The low-rise buildings of the Surfside neighbourhood retain an appealing old-fashioned ambience; the beach, between 91st and 95th streets, is the main reason to spend an afternoon here.
Directly north, Bal Harbour – its aspirations of “Olde Worlde” elegance reflected in its anglicized name – is similar in size to Surfside but entirely different: an upmarket area filled with the carefully guarded homes of some of the nation’s wealthiest people.
The exclusive Bal Harbour Shops, packed with expensive designer stores, sets the tone for the area; ironically, given its upmarket aspirations, the town’s origins lie in a soldiers’ training camp that once stood here during World War II.
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Follow the Rickenbacker Causeway (which becomes Crandon Boulevard) past the Miami Seaquarium to enter the upmarket village of Key Biscayne, home to the area’s commercial centre, in addition to an enticing beach and nature preserve.
Not content with living in one of the best natural settings in Miami, the people of Key Biscayne also possess one of the finest landscaped beaches in the city – Crandon Park Beach, a mile along Crandon Boulevard (the main road that continues beyond the causeway from Virginia Key). Three miles of golden beach fringe the park, and you can wade out in knee-deep water to a sandbar far from shore.
Filled with the sounds of boisterous kids and sizzling barbecues on weekends, the park at any other time is disturbed only by the occasional jogger or holiday-maker straying from a posh hotel nearby.
Besides its very green, manicured looks and some excellent places to eat, the residential section of Key Biscayne (known simply to locals as “the village”), beginning with an abrupt wall of apartment buildings at the southern edge of Crandon Park Beach, has little to offer visitors.
Stomping ground of down-at-heel artists, writers and lefties throughout the 1960s and 1970s, Coconut Grove is better known these days for its sidewalk cafés, two shopping plazas and a slew of condo towers with stunning waterfront views.
Though it may have lost its counter-culture edge, Coconut Grove has retained its vinegary character: many locals still treat it as distinct from the rest of Miami, which annexed it in the late nineteenth century.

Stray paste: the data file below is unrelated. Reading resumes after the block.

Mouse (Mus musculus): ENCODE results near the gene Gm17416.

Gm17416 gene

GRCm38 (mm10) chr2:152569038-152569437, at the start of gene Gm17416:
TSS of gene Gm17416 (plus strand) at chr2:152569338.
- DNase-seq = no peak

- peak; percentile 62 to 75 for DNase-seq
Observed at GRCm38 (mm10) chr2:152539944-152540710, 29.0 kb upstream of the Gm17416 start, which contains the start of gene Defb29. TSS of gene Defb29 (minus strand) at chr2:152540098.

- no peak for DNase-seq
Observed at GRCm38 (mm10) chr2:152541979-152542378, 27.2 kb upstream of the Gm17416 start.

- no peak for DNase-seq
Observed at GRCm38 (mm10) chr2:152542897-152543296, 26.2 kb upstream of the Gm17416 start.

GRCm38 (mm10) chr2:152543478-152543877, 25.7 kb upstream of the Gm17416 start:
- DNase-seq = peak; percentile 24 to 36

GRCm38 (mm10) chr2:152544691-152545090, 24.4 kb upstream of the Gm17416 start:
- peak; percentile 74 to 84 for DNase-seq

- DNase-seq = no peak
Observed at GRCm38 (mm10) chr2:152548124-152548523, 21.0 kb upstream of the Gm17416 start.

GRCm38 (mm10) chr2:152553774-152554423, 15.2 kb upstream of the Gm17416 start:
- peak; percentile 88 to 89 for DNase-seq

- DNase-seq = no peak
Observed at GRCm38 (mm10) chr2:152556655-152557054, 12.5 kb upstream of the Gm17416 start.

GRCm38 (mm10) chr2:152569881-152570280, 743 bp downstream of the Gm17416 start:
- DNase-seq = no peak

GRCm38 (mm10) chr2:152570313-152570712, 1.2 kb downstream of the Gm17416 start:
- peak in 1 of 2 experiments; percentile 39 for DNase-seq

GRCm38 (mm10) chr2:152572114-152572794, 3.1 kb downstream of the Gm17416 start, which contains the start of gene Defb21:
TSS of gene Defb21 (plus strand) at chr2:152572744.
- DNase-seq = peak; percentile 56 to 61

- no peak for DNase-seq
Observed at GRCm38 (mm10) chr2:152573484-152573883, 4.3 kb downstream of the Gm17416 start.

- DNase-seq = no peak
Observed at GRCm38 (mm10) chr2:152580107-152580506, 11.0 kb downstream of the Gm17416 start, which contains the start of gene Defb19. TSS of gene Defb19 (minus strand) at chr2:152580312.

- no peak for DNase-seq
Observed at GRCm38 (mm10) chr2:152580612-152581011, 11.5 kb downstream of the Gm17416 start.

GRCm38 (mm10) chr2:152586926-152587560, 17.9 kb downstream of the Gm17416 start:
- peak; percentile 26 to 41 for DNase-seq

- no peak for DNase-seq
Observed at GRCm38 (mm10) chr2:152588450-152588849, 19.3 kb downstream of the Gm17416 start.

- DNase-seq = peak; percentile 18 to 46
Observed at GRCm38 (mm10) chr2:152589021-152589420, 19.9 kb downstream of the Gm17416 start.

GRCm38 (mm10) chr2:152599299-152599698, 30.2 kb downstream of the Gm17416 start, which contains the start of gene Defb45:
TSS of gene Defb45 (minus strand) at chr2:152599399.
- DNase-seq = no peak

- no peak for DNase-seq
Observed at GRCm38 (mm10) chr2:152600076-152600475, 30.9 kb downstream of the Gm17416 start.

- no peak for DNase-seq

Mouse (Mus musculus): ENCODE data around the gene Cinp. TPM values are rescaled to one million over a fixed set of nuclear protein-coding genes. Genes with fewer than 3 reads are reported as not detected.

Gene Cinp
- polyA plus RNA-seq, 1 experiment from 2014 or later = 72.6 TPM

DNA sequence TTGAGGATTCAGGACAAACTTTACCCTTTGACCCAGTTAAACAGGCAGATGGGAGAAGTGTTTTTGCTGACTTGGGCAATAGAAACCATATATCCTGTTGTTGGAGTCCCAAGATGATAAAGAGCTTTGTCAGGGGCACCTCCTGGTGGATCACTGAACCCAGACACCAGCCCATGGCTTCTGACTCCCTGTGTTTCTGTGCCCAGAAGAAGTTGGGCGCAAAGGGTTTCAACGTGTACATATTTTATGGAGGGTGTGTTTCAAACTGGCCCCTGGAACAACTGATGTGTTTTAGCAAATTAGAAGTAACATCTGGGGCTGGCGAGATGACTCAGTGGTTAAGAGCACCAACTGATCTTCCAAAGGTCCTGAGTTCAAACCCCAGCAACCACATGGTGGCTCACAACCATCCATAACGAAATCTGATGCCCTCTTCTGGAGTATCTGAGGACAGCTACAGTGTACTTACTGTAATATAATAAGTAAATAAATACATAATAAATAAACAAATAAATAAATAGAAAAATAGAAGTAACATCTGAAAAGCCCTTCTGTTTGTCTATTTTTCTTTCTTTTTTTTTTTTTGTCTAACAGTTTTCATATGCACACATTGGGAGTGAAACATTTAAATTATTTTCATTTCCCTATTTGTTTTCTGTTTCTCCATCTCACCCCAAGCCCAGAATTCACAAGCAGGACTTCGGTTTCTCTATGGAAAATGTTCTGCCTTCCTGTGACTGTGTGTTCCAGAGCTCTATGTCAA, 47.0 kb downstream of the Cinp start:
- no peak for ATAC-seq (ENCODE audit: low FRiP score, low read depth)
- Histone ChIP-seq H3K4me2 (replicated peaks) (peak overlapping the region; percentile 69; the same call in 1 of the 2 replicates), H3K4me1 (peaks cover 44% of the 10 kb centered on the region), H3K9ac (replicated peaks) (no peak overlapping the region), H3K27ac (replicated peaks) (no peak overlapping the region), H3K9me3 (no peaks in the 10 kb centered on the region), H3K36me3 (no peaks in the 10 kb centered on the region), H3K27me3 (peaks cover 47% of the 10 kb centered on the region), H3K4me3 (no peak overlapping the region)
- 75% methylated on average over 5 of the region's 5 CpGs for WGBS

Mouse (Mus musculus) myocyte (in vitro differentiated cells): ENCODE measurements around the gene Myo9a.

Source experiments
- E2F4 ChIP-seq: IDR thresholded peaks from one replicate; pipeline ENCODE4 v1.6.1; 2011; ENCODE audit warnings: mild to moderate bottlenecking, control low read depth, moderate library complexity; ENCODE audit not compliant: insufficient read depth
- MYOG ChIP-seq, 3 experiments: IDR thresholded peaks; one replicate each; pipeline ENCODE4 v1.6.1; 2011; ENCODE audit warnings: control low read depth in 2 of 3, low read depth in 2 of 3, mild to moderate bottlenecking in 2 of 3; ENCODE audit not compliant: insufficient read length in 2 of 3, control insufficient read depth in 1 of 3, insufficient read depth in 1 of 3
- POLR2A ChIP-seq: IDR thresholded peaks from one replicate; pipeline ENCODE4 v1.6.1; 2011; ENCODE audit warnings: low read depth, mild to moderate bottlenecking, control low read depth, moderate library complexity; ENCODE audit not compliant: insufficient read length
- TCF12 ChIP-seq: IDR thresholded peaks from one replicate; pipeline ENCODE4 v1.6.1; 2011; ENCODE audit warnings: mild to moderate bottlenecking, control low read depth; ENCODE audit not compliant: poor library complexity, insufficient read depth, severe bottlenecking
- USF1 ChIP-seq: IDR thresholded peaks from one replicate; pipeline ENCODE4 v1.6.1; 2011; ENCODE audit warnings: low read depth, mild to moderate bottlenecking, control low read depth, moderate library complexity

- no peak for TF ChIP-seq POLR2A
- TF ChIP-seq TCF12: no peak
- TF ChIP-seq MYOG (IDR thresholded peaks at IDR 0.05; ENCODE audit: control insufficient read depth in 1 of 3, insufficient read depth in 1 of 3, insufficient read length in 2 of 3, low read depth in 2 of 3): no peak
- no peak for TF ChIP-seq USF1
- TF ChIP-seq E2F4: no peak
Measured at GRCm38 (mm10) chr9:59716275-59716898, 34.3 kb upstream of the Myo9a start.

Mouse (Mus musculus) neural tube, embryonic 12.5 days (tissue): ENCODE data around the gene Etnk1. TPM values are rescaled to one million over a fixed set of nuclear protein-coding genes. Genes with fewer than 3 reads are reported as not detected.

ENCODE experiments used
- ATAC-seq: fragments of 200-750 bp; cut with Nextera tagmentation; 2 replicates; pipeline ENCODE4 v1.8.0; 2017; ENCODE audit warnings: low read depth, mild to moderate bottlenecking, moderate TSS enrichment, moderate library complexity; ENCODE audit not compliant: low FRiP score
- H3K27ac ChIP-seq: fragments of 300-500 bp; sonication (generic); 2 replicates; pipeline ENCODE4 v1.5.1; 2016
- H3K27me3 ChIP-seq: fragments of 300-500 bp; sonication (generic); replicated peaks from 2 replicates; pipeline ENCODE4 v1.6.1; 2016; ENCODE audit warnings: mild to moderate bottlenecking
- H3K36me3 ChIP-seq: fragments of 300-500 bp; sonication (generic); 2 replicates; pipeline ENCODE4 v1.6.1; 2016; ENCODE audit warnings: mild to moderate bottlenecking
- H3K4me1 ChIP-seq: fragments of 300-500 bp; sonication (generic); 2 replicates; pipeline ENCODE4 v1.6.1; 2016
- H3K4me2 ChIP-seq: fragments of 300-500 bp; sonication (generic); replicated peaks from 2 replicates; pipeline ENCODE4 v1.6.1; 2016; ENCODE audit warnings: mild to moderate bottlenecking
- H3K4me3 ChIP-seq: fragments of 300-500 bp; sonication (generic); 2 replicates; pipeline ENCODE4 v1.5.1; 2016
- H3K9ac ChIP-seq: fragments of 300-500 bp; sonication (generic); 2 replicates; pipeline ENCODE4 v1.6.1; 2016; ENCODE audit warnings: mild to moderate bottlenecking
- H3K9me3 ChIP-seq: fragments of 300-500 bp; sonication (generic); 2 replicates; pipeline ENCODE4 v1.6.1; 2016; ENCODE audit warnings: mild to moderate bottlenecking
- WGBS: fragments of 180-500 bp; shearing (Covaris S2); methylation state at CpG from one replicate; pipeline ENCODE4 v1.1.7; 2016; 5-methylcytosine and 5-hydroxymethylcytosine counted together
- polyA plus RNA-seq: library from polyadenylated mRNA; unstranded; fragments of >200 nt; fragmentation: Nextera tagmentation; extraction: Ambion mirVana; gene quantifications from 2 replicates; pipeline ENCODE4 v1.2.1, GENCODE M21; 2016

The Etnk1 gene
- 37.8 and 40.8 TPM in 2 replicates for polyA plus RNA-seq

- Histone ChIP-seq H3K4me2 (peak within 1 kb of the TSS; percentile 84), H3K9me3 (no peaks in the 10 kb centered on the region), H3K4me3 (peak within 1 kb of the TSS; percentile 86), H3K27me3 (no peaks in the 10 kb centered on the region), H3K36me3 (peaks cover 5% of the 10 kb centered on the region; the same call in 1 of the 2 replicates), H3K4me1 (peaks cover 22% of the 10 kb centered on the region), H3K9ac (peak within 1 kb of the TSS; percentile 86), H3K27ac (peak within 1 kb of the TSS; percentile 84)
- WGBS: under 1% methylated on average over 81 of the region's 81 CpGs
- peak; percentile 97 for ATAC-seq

It owes its personality in part to the unique mix of settlers who first called it home: Bahamian immigrant labourers lived alongside New England intellectuals who came here searching for spiritual fulfilment and together created a fiercely independent community. Nowadays, the city is just a pleasant, fairly posh enclave, dripping with palms – turn down any side street and you’ll find it thick with gorgeous vegetation.
Central Coconut Grove is compact and walkable, with a movie theatre, shops and restaurants – including two of the city’s best-known malls, CocoWalk and Streets of Mayfair – and plentiful parking. An inviting place for Sunday brunch, the neighbourhood is also a University of Miami hangout.
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Miami’s flourishing Design District was originally a pineapple plantation owned by Theodore Moore, the “Pineapple King of Florida”. On a whim, he opened a furniture showroom on NE 40th Street and soon created what became known as Decorators’ Row. During Miami’s Art Deco building boom of the 1920s and 1930s, this was the centre of the city’s design scene, filled with wholesale interior stores selling furniture and flooring.
The Design District can be an intriguing area for a stroll, though note that the main emphasis (obviously) is on designer furniture and art galleries. Robins’ initial plans have been revamped somewhat, and now the district’s twenty art galleries and around seventy design showrooms have been joined by luxury retailers like Prada, Hermès, and Louboutin, trendy restaurants and jazzy, mid-rise condo towers.
Most of the action takes place on the 39th and 40th streets between NE 2nd Avenue and N Miami Avenue.
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Top image: Miami, Downtown District © s4svisuals/Shutterstock
Aimee is an in-house Senior Travel Editor at Rough Guides and is the podcast host of The Rough Guide to Everywhere. She is also a freelance travel writer and has written for various online and print publications, including a guidebook to the Isle of Wight. Follow her on Twitter at